This is what I'm taking on vacation:

Silver shoes for dancing? Check.
Flirty zippers on shoes? Check.
Bandage for sprained ankle? Sigh. Check.
I know, I know. It's hard to feel sorry for me when I get to take a break from work, etc. And when I spend so much time feeling sorry for myself.
Anyway, dear readers, I'll be taking a break from blog posting for the next bit. While gone, I plan to read Elizabeth Hay's Late Nights On Air. My not-so-secret subversive plan is to leave my copy at a hostel to spread the Canada summer lovin'. (Hey, it's not all just Atwood and L.M. Montgomery, people. There's more CanLit to love.) (Um, yes I do realize I haven't yet read Hay. But as if I won't love a Canadian author some have compared to Alice Hoffman.)
Your homework while I'm gone? Well, for book clubbers, it's time to pick up Hey Nostradamus!
Otherwise, I offer you a handful of first impressions:
".... it is sometimes a disadvantage to be so very guarded. If a woman conceals her affection with the same skill from the object of it, she may lose the opportunity of fixing him; and it will then be but poor consolation to believe the world equally in the dark. There is so much of gratitude or vanity in almost very attachment that it is not safe to leave any to itself. We can all begin freely -- a slight preference is natural enough; but there are very few of us who have heart enough to be really in love without encouragement. In nine cases out of ten, a woman had better show more affection than she feels...."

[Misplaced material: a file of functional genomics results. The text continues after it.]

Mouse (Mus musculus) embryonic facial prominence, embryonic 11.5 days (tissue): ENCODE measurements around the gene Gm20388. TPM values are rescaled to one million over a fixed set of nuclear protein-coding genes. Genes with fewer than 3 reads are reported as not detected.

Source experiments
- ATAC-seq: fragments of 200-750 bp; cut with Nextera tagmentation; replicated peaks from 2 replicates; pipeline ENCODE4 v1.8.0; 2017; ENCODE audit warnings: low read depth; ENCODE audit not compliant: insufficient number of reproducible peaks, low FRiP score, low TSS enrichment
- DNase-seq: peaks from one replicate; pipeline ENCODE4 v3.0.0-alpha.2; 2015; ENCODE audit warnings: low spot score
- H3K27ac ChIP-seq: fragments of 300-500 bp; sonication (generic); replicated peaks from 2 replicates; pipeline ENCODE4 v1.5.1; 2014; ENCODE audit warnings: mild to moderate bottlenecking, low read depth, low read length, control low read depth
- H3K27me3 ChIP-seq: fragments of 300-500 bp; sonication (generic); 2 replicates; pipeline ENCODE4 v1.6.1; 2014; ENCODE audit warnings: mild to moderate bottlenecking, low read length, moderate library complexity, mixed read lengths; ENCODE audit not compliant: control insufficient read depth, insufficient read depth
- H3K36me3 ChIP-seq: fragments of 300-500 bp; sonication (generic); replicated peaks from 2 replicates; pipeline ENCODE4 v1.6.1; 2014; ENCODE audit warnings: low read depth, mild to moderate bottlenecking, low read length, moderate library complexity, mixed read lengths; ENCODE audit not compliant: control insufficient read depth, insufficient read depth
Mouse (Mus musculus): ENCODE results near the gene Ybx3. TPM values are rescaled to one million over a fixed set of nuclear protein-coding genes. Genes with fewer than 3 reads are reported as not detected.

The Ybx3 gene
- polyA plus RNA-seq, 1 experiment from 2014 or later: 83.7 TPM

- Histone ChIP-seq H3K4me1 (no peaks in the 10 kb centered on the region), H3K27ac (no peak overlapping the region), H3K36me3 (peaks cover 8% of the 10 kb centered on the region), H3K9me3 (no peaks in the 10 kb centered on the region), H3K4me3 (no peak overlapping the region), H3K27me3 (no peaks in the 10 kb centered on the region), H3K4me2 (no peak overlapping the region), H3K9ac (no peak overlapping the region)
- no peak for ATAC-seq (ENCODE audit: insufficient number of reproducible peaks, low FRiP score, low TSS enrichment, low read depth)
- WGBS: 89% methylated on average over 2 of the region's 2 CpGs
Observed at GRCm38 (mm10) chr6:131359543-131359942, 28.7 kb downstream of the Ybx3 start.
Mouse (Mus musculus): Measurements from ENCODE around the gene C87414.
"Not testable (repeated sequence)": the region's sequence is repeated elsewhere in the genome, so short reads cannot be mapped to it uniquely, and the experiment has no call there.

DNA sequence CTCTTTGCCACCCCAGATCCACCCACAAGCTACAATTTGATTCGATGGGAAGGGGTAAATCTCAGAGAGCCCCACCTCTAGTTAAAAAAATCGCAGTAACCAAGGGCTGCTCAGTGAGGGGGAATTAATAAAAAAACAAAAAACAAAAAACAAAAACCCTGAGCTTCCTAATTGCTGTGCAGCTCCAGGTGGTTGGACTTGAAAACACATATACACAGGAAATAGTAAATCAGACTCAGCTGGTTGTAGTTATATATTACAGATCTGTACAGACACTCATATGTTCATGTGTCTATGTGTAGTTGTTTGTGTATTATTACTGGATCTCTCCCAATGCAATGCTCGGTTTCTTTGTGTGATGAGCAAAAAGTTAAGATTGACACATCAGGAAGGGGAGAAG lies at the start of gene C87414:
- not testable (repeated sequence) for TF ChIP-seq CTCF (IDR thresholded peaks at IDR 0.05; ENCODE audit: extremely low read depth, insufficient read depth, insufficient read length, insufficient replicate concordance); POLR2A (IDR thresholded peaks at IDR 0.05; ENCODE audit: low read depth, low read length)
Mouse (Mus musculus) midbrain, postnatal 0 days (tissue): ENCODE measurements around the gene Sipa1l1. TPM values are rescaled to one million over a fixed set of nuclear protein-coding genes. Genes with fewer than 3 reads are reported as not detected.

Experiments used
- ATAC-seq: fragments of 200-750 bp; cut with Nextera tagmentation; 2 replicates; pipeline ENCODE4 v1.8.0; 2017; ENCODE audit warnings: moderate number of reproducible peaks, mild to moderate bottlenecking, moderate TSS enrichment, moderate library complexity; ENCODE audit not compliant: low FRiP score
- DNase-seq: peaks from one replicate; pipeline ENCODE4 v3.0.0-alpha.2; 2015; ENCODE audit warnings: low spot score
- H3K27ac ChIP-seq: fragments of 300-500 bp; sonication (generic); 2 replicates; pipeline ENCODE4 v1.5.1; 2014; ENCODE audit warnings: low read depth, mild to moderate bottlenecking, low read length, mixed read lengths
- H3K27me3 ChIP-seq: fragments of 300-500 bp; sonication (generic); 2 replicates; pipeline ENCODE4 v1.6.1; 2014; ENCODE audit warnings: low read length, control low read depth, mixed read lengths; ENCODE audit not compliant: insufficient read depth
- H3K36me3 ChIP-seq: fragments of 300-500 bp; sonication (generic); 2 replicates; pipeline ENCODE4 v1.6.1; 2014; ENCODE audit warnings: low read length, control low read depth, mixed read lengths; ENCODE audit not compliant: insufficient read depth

-- Pride and Prejudice
Emma Woodhouse, handsome, clever, and rich, with a comfortable home and happy disposition, seemed to unite some of the best blessings of existence; and had lived nearly twenty-one years in the world with very little to distress or vex her.... The real evils indeed of Emma's situation were the power of having rather too much her own way, and a disposition to think a little too well of herself; these were the disadvantages which threatened alloy to her many enjoyments. The danger, however, was at present so unperceived, that they did not by any means rank as misfortunes with her.
-- Emma
It sometimes happens, that a woman is handsomer at twenty-nine than she was ten years before; and, generally speaking, if there has been neither ill health nor anxiety, it is a time of life at which scarcely any charm is lost.
-- Persuasion

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